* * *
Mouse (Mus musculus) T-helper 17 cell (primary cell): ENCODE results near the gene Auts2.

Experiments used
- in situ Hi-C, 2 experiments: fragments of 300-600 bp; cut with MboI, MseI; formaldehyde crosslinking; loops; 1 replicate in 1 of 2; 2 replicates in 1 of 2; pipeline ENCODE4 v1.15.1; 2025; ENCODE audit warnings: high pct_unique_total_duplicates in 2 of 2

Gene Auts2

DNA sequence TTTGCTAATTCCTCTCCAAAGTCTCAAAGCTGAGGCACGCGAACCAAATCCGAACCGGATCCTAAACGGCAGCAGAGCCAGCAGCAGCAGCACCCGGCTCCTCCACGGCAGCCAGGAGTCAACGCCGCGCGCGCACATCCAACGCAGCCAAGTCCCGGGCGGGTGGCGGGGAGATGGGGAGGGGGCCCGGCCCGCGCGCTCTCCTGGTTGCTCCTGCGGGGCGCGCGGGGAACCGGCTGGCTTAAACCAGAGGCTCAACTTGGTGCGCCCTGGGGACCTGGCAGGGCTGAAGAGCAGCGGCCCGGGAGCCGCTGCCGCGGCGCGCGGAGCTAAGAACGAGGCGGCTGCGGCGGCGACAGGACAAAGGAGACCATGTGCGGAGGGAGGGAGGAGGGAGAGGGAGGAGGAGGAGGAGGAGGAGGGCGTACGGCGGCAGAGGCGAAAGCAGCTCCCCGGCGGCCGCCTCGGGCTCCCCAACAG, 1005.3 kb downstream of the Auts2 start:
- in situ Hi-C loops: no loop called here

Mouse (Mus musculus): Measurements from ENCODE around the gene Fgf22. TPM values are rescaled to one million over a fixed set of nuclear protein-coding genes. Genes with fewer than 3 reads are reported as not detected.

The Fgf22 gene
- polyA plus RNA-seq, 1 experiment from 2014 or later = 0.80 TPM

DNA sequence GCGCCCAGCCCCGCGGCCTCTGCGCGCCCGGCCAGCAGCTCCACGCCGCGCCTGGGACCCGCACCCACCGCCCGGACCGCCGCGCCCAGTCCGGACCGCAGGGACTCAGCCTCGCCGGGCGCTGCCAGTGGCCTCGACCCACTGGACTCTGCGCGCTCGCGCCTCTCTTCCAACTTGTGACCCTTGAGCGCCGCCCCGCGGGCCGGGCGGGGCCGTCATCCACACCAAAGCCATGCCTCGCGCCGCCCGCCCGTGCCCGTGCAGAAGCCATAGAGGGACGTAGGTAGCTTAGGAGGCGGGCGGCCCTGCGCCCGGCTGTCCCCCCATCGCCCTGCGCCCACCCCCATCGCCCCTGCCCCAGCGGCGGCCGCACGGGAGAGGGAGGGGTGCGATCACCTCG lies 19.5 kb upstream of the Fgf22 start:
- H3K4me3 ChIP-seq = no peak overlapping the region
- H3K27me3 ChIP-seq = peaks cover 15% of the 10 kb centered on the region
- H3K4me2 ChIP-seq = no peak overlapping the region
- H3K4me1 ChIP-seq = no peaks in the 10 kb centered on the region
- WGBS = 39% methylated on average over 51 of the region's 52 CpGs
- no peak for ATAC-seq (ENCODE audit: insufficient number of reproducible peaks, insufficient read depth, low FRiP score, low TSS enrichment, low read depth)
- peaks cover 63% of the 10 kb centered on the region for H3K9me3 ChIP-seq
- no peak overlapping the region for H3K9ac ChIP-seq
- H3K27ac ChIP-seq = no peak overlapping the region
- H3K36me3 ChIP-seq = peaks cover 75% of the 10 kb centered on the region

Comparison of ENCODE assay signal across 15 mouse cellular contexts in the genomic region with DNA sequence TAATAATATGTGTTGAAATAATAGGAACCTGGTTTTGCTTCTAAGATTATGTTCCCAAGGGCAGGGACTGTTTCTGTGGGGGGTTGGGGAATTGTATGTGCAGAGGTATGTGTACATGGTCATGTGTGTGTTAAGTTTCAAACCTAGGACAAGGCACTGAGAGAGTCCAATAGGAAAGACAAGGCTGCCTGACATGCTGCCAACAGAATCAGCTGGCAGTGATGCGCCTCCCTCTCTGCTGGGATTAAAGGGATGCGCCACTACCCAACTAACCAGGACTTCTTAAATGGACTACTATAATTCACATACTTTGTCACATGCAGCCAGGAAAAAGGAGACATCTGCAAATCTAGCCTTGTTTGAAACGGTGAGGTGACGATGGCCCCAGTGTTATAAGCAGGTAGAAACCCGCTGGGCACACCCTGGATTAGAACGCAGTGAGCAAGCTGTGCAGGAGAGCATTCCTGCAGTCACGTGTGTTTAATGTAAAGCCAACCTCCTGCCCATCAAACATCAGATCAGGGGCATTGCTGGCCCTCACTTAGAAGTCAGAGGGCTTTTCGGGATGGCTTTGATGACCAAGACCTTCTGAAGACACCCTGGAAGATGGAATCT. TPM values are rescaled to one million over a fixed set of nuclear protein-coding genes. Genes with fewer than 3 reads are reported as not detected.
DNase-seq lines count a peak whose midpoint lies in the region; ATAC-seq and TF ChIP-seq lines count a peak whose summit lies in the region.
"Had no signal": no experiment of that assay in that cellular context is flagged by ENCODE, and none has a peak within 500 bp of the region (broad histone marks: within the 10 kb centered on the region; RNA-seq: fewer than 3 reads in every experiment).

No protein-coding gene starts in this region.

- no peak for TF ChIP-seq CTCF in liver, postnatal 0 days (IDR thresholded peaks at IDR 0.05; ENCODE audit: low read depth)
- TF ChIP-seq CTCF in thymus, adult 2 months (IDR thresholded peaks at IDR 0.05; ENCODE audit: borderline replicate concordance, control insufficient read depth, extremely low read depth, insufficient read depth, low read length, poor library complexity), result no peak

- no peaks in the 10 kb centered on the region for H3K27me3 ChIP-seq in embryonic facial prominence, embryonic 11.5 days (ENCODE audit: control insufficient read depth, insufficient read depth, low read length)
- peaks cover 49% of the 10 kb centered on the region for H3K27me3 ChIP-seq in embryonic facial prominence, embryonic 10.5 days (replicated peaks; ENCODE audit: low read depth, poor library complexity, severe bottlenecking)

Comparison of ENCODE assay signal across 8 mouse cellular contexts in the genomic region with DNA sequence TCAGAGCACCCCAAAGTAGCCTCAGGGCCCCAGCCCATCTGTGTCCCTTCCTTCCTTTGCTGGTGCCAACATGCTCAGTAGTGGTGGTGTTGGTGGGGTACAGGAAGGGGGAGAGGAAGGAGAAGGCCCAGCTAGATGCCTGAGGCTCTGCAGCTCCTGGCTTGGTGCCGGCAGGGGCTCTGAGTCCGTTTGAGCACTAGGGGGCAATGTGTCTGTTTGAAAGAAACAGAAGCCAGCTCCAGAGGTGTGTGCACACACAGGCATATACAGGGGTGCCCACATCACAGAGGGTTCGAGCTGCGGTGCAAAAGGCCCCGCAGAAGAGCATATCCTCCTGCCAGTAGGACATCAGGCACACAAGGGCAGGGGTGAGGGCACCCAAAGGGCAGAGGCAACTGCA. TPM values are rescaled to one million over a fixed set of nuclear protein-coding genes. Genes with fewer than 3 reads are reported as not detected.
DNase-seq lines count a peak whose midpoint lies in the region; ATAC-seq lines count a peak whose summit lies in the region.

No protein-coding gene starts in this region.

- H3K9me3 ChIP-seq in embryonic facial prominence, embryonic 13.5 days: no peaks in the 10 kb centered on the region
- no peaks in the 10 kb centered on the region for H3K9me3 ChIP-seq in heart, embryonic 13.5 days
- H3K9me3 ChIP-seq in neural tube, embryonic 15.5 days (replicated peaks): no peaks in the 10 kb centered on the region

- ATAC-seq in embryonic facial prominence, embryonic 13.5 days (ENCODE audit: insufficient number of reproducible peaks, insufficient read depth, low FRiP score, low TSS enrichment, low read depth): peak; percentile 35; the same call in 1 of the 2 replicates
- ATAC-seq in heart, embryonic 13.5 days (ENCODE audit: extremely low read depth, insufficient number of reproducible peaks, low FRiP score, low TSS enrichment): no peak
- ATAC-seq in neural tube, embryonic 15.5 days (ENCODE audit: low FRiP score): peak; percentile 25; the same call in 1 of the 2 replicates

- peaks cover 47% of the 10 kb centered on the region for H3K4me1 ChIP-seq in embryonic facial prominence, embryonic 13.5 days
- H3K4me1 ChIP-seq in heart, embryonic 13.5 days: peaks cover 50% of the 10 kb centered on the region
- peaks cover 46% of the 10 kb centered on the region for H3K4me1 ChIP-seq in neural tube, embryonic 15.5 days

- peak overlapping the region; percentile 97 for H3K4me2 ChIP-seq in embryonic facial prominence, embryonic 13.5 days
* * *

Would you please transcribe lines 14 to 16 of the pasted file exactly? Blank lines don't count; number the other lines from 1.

- H3K4me1 ChIP-seq = no peaks in the 10 kb centered on the region
- WGBS = 39% methylated on average over 51 of the region's 52 CpGs
- no peak for ATAC-seq (ENCODE audit: insufficient number of reproducible peaks, insufficient read depth, low FRiP score, low TSS enrichment, low read depth)